Fordham Law


Leitner Center Helps Prisoners in Ghana Regain Freedom

September 03, 2009

The Leitner Center’s Access to Justice Project has helped Ghana’s courts make substantial progress in releasing remanded prisoners. The project, supervised by Professor Paolo Galizzi and Levinson Fellow Alena Herklotz, was created to address the problem of people being held in Ghana for long periods of time pending trial without bail or charge--a violation of both domestic and international law. Working under the project's aegis, Fordham Law students have helped these individuals--some of whom have been remanded in prison for eight years--to have their cases expedited or bail granted.

To implement the project, Fordham Law students Sarah Bravin '11, Robert Cornwell '11, Jesse Loper '10, and Emily Wei '10 traveled to Ghana over the summer and worked with four students from Ghana’s Kwame Nkrumah University of Science and Technology (KNUST), Charles Acheampong, Nana Asante, Osei Barimah, and Linda Mensah, as well as KNUST clinical supervisor Ernest K. Abotsi. In the first phase, the students interviewed prisoners at Kumasi Central Prison, where they created case files for remanded prisoners and determined which prisoners should not be in custody. One of the major challenges to remanded prisoners was the lack of a computerized filing system at the prison to keep track of pre-detention and court dates. To address this problem, the Leitner Center donated two computers to the prison and helped update and organize the prison’s filing system. 

The project also worked closely with Ghana’s Judicial Service and its Attorney General, Betty Mould-Iddrisu, who granted the project the authority to try deserving prisoners. Her Ladyship the Chief Justice of Ghana, Georgina T. Wood, set up a special court in which she appointed two judges to hear the cases of people remanded at the Kumasi prison. Mr. Abotsi worked with members of the project in representing the prisoners.

Twenty-year-old Patricia Akua Manso, who had been held in remand for five years with adult prisoners, was released through the help of the program.  Ms. Manso was originally arrested when she was fifteen because she allegedly concealed information from the police after she witnessed her uncle sexually assault a minor. An emotional Ms. Manso shed tears after Mr. Abotsi helped her secure an unconditional bail.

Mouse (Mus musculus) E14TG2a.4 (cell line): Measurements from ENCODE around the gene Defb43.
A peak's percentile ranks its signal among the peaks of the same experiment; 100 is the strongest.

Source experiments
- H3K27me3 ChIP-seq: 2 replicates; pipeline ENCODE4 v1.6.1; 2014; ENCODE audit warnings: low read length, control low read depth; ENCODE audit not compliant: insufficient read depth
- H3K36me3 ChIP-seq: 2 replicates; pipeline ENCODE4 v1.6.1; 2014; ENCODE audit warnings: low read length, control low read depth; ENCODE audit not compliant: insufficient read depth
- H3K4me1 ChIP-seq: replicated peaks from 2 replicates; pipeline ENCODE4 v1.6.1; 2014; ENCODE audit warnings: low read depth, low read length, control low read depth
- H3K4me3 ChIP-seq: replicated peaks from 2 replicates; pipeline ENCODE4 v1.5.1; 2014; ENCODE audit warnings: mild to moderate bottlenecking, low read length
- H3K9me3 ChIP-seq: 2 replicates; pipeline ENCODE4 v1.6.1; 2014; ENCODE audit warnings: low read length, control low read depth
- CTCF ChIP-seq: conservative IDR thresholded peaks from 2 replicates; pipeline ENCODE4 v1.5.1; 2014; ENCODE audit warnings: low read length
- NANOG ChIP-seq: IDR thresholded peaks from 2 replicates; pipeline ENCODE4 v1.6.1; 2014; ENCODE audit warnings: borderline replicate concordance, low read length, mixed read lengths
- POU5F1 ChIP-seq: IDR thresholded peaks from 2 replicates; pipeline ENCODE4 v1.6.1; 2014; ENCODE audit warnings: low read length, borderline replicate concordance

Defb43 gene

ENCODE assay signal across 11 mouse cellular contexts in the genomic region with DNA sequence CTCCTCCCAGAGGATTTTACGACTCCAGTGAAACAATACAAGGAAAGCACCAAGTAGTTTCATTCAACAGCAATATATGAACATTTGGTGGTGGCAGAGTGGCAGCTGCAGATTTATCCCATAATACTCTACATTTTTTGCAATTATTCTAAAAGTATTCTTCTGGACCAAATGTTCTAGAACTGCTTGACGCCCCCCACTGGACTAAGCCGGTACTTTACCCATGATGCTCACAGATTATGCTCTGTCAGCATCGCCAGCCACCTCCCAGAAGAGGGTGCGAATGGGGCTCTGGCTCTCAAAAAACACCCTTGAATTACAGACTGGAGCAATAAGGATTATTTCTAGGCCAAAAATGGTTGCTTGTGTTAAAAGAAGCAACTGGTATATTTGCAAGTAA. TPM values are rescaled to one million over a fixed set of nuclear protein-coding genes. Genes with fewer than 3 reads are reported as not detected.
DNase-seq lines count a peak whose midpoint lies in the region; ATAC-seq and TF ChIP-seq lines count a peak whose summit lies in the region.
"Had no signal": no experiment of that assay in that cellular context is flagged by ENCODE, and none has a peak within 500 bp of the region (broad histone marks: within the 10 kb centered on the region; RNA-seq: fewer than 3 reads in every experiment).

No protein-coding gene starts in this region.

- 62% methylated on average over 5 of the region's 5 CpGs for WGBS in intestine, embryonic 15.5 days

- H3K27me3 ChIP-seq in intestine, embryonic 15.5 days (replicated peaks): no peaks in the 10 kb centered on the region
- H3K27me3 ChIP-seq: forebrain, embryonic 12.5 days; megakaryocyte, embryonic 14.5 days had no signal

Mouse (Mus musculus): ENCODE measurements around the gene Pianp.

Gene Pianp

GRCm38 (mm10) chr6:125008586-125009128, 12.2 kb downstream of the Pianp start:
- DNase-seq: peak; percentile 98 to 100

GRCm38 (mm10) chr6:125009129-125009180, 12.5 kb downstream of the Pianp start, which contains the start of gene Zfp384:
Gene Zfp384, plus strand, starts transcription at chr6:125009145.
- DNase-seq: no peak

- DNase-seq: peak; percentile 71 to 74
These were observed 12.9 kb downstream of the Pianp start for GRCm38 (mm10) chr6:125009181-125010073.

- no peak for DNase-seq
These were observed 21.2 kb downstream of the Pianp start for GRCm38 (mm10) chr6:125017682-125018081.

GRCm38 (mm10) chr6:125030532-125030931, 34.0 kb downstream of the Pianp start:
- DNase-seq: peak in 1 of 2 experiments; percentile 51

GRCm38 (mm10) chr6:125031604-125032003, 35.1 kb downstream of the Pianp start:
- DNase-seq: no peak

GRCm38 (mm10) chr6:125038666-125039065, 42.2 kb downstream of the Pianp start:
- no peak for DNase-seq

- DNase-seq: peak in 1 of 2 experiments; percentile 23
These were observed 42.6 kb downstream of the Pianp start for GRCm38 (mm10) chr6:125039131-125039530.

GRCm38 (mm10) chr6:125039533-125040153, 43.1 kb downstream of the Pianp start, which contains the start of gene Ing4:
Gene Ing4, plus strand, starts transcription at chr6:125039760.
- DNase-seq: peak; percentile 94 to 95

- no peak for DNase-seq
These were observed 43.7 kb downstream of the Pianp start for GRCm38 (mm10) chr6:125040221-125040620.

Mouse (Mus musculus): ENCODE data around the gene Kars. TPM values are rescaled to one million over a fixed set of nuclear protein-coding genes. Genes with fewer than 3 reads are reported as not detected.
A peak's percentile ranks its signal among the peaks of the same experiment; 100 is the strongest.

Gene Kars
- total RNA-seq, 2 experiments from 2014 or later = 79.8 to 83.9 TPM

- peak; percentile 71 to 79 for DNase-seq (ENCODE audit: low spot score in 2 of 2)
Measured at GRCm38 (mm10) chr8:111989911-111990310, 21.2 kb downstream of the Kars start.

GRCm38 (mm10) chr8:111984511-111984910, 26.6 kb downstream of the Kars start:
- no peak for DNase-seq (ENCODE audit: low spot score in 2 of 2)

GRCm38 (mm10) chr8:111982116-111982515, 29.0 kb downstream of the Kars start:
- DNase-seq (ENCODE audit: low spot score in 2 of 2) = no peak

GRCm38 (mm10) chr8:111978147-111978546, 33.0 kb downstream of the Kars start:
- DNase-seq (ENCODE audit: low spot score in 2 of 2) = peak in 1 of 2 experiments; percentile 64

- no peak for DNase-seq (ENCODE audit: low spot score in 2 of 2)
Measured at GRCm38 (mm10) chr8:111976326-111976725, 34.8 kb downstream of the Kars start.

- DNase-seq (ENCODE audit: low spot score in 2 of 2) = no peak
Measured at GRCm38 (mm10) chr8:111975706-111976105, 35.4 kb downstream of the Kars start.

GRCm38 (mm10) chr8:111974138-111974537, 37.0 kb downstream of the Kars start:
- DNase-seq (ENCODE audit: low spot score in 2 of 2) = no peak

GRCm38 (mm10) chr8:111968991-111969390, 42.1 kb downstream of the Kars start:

The project was also able to help secure Kweku Aboagye, who is mentally retarded, transfer into a proper facility. Mr. Aboagye, who had been held in prison on remand since 2002 for attempted armed robbery, was granted an unconditional bail. He was then transferred to Ankafu Mental Hospital where he received the care he needed. 

In a civil case against Afua Owusuaa, who had defaulted on a loan and had been held without bail or a full hearing for five months, the project helped schedule a hearing where bail and a trial date were set. The judge at the hearing also ordered the Circuit Court judge who originally had Ms. Owusuaa remanded to provide for her bail and, before her follow-up court date, to explain why Ms Owusuaa had initially been remanded at all.

Patricia Yeboah was incarcerated on charges of conspiracy to armed robbery and placed in remand in February 2009. Ms. Yeboah was charged because she had boarded a taxi whose driver was wanted for robbing a mobile phone. Even though she claimed she had nothing to do with the alleged robbery, Ms. Yeboah was arrested with the driver and had been imprisoned without charge or bail. The taxi driver, who had already been sentenced, also confirmed Ms. Yeboah’s story. The project helped Ms. Yeboah get a bail set and was then able to get a judge to set a final court date and allow her release with an unconditional bail.

The Access to Justice Project, started in January 2009, provides Fordham Law students with valuable training and experience in pro bono work. The project was developed as part of Fordham Law's International Sustainable Development clinic, which focuses on developing and implementing projects that fight poverty, child mortality, HIV/AIDS, human rights abuse, and promotes justice.